The week in higher education – 1 October 2015

The good, the bad and the offbeat – the academy through the lens of the national press

October 1, 2015
The week in higher education cartoon (1 October 2015)

Probably one of the biggest worries over the government’s Prevent strategy was that it might lead to some ridiculous situation such as a student being accused of terrorism for sitting in the library reading a book about it. So maybe it should not come as a massive surprise that counter-terrorism student Mohammed Umar Farooq was questioned about his attitudes to terrorism after sitting in the library reading a book about terrorism. The postgraduate was studying a textbook entitled Terrorism Studies in Staffordshire University’s library when he was questioned about attitudes to homosexuality, Islamic State and al-Qaeda, The Guardian reported. He told the paper that he had been “looking over his shoulder” ever since, and chose not to return to the course. After investigating the case, Staffordshire apologised, saying that it was responding to Prevent's “very broad duty…to have due regard to the need to prevent people from being drawn into terrorism”.

The importance of evidence-based policy informed by academics is often the mantra you hear from governments when it comes to science, especially medicine and health, but such an approach has not always been so popular in other fields (see Michael Gove v “the Blob”, for instance). However, in an apparent bid to give his economic policies some credence, Jeremy Corbyn, Labour’s new leader, has assembled a panel of leading academic lights who have been critical of the West’s approach to deficit reduction. They include Nobel prizewinner Joseph Stiglitz, Thomas Piketty, the author of Capital in the Twenty-First Century, and Danny Blanchflower, a former Bank of England monetary policy committee member. Robert Peston, the BBC’s economics editor, suggested that not since Margaret Thatcher – whose economic policies were based on the thinking of free marketeers such as Milton Friedman and Friedrich Hayek – had a UK politician sought such “intellectual ballast” for their approach. Was this an oblique reference to Piketty’s weighty tome?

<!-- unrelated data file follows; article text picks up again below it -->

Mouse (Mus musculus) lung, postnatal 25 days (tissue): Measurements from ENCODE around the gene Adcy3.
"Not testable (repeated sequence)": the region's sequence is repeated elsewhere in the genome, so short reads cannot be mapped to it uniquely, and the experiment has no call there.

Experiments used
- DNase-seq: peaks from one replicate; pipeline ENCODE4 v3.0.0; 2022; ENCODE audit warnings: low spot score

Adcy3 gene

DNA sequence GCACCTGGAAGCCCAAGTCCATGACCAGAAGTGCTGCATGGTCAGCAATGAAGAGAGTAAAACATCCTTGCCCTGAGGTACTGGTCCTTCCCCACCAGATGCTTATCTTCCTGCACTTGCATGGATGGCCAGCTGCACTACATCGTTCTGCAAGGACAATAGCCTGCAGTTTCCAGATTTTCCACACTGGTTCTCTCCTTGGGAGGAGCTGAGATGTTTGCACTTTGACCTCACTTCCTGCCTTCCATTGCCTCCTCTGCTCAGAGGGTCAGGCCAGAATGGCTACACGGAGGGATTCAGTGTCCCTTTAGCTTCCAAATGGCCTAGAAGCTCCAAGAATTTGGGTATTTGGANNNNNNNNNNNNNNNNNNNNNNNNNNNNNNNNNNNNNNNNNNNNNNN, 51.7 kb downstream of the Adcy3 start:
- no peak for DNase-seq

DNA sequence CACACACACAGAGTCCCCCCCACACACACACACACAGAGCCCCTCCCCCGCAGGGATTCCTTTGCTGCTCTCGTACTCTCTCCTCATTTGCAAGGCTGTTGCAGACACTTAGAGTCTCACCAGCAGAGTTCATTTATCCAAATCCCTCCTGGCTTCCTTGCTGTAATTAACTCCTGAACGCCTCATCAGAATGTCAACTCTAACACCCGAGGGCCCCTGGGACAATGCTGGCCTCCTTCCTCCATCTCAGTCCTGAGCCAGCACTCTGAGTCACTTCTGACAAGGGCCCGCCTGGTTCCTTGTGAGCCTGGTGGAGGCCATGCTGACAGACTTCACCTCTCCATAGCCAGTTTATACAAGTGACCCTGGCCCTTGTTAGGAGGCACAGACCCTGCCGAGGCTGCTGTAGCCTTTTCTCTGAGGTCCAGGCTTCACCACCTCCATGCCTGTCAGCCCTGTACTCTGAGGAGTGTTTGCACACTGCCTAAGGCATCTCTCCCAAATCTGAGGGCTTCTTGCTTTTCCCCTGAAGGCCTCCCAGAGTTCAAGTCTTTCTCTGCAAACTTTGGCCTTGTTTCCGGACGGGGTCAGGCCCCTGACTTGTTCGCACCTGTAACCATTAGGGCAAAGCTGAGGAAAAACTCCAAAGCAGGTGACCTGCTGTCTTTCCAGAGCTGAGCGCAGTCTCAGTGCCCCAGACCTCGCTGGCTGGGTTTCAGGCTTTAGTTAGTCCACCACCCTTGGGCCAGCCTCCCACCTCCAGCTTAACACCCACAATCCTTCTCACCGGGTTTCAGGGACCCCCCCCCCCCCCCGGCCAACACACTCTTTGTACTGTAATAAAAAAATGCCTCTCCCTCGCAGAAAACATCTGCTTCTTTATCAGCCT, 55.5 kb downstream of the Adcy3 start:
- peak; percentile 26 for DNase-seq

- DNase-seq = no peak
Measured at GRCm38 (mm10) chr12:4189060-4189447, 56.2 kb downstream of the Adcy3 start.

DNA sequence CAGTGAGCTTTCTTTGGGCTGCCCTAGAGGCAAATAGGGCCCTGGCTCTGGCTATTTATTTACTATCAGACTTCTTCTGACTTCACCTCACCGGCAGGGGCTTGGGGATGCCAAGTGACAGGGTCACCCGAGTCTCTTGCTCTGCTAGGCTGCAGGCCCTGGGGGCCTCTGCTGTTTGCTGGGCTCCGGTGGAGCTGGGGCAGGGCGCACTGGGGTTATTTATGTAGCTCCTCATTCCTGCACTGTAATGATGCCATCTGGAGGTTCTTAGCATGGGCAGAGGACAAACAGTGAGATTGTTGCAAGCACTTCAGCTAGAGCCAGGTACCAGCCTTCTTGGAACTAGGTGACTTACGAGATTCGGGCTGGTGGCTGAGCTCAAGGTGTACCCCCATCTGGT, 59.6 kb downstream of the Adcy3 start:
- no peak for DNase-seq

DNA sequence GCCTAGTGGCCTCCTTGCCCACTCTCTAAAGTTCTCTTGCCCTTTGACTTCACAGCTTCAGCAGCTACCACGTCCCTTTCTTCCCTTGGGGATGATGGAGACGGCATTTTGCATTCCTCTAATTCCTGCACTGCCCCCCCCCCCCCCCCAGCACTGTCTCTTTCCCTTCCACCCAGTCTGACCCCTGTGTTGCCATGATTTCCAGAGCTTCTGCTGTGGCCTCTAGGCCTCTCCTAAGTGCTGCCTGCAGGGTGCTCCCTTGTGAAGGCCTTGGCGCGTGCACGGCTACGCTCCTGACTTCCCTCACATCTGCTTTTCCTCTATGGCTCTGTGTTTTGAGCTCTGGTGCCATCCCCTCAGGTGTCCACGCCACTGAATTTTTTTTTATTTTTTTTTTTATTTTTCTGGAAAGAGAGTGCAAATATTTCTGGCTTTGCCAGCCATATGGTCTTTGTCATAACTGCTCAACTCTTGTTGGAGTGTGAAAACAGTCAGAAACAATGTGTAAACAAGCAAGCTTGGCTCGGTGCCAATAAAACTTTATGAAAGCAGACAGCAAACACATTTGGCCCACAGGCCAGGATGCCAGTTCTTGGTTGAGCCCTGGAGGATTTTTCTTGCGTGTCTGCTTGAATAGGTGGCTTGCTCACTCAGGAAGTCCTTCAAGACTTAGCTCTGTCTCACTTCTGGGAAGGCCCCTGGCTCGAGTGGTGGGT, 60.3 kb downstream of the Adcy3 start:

Meanwhile, the link between academics and policy on science became a little fraught this week after Dame Sally Davies, the chief medical officer at the Department of Health, admitted that she raised concerns to the editor of journal The Lancet about a paper in Nature that was about to be published suggesting that Alzheimer’s could be transmitted between people. It followed an article in The Independent on 24 September that questioned whether Dame Sally was trying to undermine the research after revealing her as an unnamed government source quoted by Lancet editor Richard Horton as having contacted him on the weekend before the paper was made public. Dame Sally insisted that she had simply raised “concerns about possible misreporting of health issues that might cause public alarm” rather than about the research itself after a “chance meeting” with Dr Horton at an airport.

A £36,500-a-year private medical school in the North West run by a publicly funded university has finally launched after a year’s delay: but it cannot accept UK students. The University of Central Lancashire’s five-year medicine course will welcome 38 students in its initial intake this autumn, but all are from overseas because the institution is unable to take anyone from the UK owing to restrictions on government-funded places to study the subject, BBC News online reported. Deborah Streatfield, founder of social mobility charity MyBigCareer, said that the course would do “absolutely nothing to help young students from disadvantaged backgrounds who struggle to access medical courses”. But Cathy Jackson, head of Uclan’s medical school, denied that it was being “elitist” and said that it was “actively” looking at ways to allow UK students in even without the government increasing places for UK students to study medicine.

Most of the Star Wars saga is so far, far away from scientific reality that it would not seem a fertile hunting ground for actual research. But this hasn’t stopped students at the University of Leicester from using the theory of relativity to conclude that the films’ central characters – Luke Skywalker and Princess Leia – must actually be different ages despite their being (*spoiler alert!*) twins. The students looked at various interstellar journeys that the pair make in The Empire Strikes Back, and estimate that Luke’s long haul from a distant star system after learning the tricks of the Jedi trade from Yoda meant  that Leia will have aged more in comparison, The Daily Telegraph reported on 19 September. However, it is unlikely that such research will aid Mark Hamill and Carrie Fisher when the now older actors reprise their roles in the much-hyped upcoming new instalment, The Force Awakens, due out in December.

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